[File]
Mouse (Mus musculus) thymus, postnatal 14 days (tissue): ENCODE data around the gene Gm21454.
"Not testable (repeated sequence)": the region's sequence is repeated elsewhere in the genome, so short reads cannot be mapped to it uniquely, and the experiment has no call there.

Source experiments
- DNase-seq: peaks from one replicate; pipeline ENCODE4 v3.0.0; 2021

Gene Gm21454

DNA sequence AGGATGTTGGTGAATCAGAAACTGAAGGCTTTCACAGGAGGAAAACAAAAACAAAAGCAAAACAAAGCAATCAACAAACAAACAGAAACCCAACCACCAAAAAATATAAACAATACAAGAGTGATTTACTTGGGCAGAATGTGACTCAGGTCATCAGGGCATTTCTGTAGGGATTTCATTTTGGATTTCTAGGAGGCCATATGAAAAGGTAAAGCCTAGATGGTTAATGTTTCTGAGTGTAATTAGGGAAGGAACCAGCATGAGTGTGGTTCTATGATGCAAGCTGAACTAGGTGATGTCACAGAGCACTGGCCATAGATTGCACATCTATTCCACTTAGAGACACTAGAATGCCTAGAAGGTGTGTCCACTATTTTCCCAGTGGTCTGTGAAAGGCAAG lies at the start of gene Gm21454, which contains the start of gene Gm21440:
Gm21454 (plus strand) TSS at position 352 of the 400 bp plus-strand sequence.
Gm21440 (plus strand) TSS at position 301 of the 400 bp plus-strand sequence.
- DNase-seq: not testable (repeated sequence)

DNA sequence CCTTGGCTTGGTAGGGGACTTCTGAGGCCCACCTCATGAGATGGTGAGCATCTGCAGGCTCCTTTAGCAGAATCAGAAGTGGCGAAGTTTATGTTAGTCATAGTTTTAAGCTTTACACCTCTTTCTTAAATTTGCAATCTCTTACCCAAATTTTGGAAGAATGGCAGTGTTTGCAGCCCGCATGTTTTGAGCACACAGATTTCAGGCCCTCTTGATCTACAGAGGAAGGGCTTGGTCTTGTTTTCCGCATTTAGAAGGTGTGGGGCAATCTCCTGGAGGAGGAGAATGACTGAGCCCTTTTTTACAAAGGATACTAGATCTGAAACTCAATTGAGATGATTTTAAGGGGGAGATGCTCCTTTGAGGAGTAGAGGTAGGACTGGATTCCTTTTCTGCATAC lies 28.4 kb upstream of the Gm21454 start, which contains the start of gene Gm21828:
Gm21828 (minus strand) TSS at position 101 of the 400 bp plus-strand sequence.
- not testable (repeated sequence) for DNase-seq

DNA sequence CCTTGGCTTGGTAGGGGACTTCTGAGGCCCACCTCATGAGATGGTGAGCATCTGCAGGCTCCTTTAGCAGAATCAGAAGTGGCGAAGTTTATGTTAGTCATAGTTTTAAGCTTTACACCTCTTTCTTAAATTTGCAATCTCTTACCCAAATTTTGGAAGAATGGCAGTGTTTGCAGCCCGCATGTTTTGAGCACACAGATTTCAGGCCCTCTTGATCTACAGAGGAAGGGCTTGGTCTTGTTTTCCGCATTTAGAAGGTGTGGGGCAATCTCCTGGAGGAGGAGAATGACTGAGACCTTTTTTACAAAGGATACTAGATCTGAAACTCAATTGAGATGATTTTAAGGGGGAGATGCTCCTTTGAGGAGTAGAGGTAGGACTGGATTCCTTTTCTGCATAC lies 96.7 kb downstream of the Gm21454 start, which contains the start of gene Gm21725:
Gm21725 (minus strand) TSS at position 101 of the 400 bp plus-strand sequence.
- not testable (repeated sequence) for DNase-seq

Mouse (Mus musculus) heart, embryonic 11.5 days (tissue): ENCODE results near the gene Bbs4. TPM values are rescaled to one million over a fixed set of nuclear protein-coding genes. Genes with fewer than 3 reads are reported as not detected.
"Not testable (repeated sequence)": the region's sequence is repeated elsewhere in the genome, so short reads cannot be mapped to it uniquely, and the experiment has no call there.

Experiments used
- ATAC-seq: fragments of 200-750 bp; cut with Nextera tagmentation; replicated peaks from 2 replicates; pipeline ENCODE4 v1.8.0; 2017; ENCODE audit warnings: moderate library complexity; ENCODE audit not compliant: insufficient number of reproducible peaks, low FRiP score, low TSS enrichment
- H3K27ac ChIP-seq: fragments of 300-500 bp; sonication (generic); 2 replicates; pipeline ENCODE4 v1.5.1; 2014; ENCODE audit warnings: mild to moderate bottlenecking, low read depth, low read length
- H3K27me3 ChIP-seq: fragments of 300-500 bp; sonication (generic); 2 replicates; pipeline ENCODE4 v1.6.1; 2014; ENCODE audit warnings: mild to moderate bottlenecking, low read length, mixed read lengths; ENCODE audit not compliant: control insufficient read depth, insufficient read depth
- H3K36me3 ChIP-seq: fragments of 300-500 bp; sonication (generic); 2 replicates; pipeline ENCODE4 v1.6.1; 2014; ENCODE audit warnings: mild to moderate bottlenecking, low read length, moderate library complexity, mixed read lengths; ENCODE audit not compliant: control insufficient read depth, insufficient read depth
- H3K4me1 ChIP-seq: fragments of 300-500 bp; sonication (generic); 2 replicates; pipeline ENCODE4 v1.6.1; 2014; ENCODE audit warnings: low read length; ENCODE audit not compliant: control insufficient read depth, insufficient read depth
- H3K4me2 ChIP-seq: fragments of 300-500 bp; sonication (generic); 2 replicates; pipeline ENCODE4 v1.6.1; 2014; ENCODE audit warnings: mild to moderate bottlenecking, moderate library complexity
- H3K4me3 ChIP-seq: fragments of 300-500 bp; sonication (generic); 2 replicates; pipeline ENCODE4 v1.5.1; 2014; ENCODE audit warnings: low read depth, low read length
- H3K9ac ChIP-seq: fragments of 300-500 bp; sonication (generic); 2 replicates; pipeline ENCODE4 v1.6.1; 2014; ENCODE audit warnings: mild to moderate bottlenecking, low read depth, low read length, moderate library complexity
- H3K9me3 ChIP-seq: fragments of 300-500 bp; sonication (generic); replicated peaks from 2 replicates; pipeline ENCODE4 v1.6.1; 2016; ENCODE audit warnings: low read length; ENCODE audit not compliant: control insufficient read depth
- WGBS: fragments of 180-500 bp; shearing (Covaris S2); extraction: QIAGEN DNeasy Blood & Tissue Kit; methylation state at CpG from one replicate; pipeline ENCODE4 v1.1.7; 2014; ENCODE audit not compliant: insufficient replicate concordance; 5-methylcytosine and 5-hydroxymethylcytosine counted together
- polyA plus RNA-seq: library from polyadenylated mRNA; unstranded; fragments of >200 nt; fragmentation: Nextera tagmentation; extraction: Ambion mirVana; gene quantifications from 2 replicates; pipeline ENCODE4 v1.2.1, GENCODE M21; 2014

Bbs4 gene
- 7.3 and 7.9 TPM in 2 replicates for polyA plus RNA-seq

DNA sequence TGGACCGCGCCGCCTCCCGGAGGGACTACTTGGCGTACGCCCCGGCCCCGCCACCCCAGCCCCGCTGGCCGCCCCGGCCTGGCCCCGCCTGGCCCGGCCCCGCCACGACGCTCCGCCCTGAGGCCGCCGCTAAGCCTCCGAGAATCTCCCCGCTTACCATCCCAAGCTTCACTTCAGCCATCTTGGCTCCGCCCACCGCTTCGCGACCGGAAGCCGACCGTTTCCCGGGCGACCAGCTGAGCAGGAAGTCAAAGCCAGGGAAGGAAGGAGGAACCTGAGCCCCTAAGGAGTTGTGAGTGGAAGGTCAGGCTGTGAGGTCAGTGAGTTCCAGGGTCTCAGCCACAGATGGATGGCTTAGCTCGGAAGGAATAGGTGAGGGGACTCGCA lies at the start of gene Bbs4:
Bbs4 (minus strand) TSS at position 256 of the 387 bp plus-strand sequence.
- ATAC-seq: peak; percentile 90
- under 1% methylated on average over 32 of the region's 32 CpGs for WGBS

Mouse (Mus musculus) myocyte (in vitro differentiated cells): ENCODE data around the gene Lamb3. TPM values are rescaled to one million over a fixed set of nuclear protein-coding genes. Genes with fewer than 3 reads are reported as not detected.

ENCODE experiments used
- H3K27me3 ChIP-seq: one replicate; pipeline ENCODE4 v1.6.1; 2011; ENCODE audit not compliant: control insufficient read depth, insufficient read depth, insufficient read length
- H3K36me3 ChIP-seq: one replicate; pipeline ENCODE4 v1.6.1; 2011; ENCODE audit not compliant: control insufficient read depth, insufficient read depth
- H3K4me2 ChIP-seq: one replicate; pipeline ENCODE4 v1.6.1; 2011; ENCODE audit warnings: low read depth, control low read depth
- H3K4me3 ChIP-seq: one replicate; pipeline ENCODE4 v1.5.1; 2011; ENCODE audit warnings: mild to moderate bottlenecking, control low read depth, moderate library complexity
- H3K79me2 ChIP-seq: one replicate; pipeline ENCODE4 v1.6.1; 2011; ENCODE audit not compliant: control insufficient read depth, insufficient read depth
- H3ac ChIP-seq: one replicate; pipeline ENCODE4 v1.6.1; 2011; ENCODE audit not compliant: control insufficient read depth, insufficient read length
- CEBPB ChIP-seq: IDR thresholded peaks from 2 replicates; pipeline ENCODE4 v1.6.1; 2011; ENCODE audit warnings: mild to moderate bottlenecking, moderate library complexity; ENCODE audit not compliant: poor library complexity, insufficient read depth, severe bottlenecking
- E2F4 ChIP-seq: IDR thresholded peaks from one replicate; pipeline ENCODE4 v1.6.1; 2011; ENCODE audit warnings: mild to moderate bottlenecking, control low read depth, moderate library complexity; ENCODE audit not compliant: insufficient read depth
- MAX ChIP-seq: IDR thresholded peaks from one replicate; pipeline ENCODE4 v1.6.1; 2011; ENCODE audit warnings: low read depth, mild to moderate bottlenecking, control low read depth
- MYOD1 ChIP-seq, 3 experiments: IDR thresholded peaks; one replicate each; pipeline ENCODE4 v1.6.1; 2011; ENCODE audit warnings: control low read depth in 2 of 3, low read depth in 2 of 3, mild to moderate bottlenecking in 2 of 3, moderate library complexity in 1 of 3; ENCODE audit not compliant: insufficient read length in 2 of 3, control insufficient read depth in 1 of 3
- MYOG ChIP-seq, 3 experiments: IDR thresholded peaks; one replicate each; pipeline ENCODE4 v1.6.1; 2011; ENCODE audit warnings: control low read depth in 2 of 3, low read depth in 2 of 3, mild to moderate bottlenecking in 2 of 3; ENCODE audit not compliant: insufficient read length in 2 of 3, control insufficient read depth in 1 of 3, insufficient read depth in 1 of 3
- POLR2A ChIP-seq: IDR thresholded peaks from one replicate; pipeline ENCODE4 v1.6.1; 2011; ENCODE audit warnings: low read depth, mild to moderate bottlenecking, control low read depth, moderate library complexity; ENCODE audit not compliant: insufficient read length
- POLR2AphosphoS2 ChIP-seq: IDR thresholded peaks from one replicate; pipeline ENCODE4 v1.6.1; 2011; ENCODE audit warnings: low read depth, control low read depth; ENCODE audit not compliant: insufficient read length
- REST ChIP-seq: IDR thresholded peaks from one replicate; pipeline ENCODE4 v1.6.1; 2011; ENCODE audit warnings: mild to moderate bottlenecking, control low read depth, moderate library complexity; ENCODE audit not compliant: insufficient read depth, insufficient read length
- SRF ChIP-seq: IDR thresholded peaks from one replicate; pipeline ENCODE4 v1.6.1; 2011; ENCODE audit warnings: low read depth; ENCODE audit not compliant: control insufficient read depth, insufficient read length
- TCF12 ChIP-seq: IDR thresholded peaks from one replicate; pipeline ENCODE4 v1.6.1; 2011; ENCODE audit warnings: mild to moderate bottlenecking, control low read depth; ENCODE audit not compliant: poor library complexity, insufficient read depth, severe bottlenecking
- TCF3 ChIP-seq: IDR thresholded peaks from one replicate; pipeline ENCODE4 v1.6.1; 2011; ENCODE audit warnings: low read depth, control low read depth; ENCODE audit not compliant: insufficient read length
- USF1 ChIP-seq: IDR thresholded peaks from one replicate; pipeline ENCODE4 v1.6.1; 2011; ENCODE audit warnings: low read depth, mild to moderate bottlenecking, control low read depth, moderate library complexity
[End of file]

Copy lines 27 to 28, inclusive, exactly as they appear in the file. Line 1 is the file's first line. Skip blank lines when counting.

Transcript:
- H3K9me3 ChIP-seq: fragments of 300-500 bp; sonication (generic); replicated peaks from 2 replicates; pipeline ENCODE4 v1.6.1; 2016; ENCODE audit warnings: low read length; ENCODE audit not compliant: control insufficient read depth
- WGBS: fragments of 180-500 bp; shearing (Covaris S2); extraction: QIAGEN DNeasy Blood & Tissue Kit; methylation state at CpG from one replicate; pipeline ENCODE4 v1.1.7; 2014; ENCODE audit not compliant: insufficient replicate concordance; 5-methylcytosine and 5-hydroxymethylcytosine counted together